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Abstract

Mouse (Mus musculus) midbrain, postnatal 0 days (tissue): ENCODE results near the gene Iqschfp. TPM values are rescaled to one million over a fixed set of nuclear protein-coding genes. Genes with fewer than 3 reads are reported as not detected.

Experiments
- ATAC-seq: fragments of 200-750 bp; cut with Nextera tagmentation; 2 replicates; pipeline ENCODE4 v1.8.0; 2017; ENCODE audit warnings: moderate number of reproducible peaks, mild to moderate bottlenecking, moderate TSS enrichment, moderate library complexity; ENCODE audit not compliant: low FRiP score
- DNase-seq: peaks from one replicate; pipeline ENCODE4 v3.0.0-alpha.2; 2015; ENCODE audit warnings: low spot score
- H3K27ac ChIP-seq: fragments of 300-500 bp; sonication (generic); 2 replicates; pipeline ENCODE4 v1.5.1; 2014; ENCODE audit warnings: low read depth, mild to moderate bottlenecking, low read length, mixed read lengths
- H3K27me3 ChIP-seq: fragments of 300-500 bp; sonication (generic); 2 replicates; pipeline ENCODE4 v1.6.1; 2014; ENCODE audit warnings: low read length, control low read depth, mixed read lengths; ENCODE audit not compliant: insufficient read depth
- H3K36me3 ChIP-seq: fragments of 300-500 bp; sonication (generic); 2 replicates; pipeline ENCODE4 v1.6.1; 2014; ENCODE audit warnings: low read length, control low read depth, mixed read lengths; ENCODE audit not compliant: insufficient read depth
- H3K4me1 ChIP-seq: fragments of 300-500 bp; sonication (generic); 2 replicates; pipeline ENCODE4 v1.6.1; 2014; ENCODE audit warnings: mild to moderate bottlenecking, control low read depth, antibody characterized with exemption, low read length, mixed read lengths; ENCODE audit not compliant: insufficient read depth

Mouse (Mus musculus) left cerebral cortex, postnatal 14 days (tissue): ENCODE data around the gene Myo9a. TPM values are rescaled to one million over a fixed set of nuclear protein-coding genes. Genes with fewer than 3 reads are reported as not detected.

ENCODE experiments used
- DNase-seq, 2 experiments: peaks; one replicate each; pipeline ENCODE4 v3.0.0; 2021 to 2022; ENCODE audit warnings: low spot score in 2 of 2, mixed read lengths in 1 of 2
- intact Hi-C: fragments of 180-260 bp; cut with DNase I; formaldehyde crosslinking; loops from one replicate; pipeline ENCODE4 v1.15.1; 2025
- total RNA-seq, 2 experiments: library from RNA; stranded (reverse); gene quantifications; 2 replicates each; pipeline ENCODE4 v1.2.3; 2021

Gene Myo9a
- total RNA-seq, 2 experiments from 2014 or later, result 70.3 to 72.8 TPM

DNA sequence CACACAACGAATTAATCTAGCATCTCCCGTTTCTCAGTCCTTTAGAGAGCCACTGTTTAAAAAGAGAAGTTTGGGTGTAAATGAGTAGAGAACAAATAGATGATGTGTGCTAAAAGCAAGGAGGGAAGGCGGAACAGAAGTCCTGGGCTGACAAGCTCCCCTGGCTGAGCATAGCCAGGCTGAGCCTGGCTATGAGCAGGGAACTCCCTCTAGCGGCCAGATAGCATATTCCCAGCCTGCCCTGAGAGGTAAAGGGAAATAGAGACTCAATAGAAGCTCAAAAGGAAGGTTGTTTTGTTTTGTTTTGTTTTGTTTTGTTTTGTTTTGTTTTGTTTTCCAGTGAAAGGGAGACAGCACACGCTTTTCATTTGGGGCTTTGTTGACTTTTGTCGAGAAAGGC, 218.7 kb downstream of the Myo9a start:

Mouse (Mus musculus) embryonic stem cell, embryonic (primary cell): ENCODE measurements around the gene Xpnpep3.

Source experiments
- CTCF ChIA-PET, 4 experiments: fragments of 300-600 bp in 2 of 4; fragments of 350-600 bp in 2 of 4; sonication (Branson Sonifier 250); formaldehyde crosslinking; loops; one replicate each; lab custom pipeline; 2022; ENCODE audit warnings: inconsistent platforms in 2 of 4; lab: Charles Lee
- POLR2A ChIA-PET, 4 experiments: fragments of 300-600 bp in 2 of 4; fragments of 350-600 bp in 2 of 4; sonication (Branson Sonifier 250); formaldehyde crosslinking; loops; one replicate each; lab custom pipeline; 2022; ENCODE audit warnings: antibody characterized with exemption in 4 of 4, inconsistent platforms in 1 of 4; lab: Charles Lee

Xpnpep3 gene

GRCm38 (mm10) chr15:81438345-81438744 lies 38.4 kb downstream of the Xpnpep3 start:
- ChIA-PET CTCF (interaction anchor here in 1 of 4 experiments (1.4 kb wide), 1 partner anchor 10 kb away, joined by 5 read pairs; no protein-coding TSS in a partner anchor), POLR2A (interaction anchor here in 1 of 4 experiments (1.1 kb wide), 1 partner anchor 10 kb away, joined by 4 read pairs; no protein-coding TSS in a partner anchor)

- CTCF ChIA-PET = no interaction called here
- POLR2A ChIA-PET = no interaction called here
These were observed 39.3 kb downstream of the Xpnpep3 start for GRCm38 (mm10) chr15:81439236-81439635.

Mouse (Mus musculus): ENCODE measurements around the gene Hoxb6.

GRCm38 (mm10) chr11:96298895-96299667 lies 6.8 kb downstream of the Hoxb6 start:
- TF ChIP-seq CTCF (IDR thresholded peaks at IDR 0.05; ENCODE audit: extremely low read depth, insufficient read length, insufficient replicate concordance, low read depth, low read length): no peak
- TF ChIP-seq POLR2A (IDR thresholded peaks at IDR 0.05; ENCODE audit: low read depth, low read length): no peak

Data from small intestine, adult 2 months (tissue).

Increasingly, undergraduate and graduate programs in medical humanities are exploring the ability of the arts to elucidate the human condition as it relates to patient care. At the University of California, Davis, students and faculty from both the Department of Medicine and English Literature have convened for informal readings of scenes from dramatic works. This paper discusses the use of excerpts from Eugene O’Neill’s Long Day’s Journey into Night and Berry Barta’s Journey into That Good Night in a medical education setting. Medical students participated in staged readings of these plays, which were filmed and then screened for a group of 30 medical students in order to elicit discussion. Topics included how individuals deal with illness differently and how prospective physicians could address similar clinical scenarios. Medical students contributed to a fluid, evolving project in which they oftentimes struggled to play a character but appreciated the opportunity to do so and to observe their peers in a similar fashion. Future plans for the project include further staged readings and presentations to larger groups of students with the intent of incorporating these activities into the medical school curriculum.